An official from a public prosecutor’s office in northeastern China is being investigated on suspicion of fatally shooting a cabaret singer in 1993, The Beijing News reported Wednesday. Initiated by the disciplinary watchdog of Heilongjiang province in September, the case is a direct result of a national campaign launched earlier this year to weed out corrupt officials who abet criminals, according to the report.
In January 1993, a 24-year-old man named Chen Zhiwei got into a fight at a cabaret lounge in the city of Hailin. According to eyewitnesses interviewed by The Beijing News, after being struck in the face with a champagne bottle, Chen pulled out a gun and fired three shots: one into the top of the stage, one into a tea table, and one into a singer’s chest, killing her. But Chen was never investigated for homicide; instead, he was appointed to a post at the local procuratorate, or public prosecutor’s office, just four months later.
According to a Nov. 2 announcement from the discipline inspection committee of Mudanjiang — a large city that administers the relatively smaller Hailin — the homicide investigation was deliberately delayed in 1993 by Han Baolin, who was then serving as both the head and Party secretary of the city’s public security bureau. The case was further impeded when Han Guojun, a police officer, “lost” the case file later that year. With the investigation intentionally botched, the Hailin People’s Procuratorate hired Chen in May 1993 despite the fact that he was technically still under criminal investigation and thus did not meet their standard requirements.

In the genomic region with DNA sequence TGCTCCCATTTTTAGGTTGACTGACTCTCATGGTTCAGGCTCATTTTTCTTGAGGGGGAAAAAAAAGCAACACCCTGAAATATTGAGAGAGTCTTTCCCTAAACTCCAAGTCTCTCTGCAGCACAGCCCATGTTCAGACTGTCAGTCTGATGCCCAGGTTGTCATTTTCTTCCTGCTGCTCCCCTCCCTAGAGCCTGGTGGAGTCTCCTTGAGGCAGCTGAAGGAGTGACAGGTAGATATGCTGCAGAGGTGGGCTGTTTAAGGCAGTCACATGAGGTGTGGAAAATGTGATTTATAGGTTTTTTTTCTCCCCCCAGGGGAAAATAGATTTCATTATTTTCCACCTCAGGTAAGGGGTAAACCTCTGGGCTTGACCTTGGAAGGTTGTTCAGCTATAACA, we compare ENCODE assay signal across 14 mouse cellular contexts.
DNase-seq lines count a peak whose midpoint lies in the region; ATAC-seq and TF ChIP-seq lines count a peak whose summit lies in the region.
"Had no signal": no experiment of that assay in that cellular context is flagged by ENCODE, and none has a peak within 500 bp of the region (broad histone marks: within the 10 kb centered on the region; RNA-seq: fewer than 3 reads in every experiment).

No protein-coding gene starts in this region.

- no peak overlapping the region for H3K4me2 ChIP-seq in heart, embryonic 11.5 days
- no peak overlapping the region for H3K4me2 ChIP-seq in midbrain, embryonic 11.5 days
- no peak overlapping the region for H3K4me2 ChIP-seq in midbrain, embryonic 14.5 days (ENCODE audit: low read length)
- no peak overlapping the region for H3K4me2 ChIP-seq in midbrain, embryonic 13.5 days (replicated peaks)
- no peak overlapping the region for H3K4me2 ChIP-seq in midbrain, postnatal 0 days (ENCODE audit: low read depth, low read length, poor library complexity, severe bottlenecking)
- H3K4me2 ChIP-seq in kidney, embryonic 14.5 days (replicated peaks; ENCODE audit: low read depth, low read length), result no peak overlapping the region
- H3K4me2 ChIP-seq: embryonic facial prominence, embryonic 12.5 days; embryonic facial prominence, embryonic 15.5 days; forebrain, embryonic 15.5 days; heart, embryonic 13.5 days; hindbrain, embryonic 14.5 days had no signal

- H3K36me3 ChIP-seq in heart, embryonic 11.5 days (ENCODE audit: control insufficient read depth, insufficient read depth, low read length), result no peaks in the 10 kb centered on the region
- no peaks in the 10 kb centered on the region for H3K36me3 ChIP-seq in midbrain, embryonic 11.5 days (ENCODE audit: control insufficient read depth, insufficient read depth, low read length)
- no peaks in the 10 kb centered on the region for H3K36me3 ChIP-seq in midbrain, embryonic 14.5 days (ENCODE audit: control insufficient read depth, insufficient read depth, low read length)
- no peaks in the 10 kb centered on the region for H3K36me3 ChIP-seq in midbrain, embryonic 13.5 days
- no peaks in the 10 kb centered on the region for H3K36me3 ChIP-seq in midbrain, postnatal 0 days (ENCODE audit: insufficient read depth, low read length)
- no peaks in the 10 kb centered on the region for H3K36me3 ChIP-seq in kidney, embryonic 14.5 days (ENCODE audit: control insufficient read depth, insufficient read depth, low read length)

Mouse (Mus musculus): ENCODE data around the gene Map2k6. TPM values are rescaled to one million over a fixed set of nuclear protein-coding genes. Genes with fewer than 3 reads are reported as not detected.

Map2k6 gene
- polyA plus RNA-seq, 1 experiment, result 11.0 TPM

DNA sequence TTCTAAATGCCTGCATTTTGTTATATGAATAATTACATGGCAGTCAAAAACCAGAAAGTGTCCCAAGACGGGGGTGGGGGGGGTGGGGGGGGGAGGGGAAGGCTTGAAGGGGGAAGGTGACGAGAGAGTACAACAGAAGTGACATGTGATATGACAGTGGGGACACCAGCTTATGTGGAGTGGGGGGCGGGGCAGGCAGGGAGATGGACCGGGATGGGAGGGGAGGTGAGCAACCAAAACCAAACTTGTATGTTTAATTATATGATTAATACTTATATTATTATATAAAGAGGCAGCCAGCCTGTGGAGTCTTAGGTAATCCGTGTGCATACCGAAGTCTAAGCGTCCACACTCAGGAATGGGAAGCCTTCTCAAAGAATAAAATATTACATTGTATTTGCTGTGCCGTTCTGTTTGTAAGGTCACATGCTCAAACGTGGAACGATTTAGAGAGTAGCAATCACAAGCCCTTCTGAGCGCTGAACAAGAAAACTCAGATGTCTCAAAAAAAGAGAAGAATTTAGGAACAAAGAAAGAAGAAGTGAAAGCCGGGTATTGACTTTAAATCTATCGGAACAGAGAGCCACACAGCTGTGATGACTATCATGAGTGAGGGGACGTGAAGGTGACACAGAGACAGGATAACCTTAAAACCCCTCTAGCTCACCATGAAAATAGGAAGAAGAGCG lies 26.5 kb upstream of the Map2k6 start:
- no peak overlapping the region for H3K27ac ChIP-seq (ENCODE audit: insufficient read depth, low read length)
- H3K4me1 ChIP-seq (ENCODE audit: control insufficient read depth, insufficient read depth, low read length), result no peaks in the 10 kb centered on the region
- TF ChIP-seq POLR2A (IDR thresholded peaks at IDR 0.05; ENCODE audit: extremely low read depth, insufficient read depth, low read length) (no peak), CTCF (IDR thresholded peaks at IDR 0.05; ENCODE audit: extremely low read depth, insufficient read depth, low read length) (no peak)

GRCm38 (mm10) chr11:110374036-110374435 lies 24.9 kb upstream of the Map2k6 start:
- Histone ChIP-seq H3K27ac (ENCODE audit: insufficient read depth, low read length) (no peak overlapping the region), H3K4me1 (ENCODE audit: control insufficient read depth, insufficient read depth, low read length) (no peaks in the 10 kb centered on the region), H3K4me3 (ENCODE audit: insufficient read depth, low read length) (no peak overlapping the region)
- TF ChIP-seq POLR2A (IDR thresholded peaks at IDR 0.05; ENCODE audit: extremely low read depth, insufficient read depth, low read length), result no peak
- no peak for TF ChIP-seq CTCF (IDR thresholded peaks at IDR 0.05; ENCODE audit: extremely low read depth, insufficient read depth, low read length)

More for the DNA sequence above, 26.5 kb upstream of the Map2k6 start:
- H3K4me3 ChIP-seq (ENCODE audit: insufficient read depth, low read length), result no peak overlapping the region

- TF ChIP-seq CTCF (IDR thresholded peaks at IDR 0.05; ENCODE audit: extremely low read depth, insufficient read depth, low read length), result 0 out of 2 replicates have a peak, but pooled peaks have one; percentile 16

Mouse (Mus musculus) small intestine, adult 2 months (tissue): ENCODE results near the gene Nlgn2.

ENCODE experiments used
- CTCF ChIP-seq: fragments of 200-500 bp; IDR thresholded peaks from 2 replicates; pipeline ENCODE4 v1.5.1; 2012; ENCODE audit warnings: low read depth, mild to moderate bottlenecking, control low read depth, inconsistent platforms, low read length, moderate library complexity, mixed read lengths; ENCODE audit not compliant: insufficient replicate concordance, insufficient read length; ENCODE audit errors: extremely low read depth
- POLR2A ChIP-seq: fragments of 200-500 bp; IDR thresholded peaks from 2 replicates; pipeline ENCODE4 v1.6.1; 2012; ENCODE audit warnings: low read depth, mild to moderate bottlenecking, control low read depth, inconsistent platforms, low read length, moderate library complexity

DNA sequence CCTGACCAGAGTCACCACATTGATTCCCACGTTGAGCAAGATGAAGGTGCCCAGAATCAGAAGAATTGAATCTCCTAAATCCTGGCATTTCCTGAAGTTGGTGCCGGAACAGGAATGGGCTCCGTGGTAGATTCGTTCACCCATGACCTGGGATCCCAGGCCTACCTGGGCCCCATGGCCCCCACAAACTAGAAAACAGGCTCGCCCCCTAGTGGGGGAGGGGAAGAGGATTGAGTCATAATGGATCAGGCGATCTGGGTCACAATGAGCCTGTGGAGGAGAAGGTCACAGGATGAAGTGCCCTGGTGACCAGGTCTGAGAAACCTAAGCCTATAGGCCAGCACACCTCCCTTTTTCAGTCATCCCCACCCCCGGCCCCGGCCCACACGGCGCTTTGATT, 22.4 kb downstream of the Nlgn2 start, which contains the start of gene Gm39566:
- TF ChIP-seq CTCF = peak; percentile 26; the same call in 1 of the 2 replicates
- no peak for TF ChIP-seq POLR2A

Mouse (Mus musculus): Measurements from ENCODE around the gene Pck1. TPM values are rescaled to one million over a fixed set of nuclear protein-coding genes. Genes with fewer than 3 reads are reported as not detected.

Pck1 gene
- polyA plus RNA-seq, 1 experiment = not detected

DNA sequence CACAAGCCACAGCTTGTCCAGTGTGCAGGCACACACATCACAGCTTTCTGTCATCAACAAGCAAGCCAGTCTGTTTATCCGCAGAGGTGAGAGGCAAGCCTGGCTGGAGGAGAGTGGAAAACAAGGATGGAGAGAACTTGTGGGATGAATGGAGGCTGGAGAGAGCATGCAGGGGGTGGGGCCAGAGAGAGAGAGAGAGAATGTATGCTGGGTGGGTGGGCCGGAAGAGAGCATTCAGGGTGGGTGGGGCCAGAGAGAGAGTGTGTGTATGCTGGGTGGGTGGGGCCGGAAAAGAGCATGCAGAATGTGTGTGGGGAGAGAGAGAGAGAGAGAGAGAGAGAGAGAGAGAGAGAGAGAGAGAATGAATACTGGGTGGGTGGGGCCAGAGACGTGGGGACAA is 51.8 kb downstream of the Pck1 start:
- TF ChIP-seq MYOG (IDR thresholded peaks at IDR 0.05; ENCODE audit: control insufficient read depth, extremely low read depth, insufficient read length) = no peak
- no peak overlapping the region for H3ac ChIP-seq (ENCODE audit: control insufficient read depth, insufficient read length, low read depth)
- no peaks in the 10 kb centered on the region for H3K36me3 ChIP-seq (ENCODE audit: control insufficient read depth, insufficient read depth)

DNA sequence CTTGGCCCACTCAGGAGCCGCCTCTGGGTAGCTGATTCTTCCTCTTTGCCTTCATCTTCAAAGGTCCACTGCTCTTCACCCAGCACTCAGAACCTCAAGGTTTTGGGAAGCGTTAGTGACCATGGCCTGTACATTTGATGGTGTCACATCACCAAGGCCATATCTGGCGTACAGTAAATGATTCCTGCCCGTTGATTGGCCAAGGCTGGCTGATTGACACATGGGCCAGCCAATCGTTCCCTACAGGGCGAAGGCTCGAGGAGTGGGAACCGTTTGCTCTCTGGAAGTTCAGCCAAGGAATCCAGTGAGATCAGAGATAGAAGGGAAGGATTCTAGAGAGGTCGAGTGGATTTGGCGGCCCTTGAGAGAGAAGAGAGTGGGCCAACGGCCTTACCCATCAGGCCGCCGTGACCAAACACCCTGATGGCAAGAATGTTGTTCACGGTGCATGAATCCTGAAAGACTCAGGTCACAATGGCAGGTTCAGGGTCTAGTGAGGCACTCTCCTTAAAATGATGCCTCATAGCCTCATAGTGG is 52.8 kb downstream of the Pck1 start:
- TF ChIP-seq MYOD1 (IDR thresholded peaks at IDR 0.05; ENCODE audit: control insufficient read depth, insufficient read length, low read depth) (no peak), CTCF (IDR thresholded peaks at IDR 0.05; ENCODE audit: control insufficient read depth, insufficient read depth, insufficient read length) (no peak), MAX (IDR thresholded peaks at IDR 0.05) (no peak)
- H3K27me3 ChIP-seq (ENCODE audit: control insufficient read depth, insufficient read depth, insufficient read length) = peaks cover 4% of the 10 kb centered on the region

In return for the cover-up and the prestigious appointment, Han Baolin in early 1994 asked Chen’s father, coal baron Chen Fuqing, to donate two villas in the eastern province of Shandong for Hailin police to use as “health resorts.” Han sweetened the deal by giving the elder Chen a sinecure at the police bureau.
In addition to Chen Fuqing’s coal business, the family reportedly had illicit income streams from sand mining and usurious lending. Qian Jiuhai, a real estate developer, told The Beijing News that he was forcibly detained by Chen Zhiwei’s thugs for an entire month in 2015 as they attempted to collect an unpaid debt.
Not until September of this year was the younger Chen removed from his post as deputy head of the Hailin procuratorate’s technology department, expelled from the Communist Party, and placed under investigation, according to a notice released by Heilongjiang’s discipline inspection committee in early November. Fourteen other cadres and officials face punishments ranging from demotions to Party demerits for helping cover up the homicide and protect the Chen family’s illegal businesses. Eleven individuals, including former police chief Han Baolin, are currently being investigated by police, the notice added.
In January, China launched a nationwide crackdown on criminal gangs and the officials who shield or otherwise enable them. In the first half of this year, the campaign led to 37,398 arrests and 15,548 convictions. In April, two village officials in the northern province of Shanxi were detained for actively hiding an illegal chemical-dumping site the size of two soccer fields.
Editor: David Paulk.
(Header image: Two security guards sit at the entrance of a county prosecutor’s office in Zhengzhou, Henan province, April 15, 2013. VCG)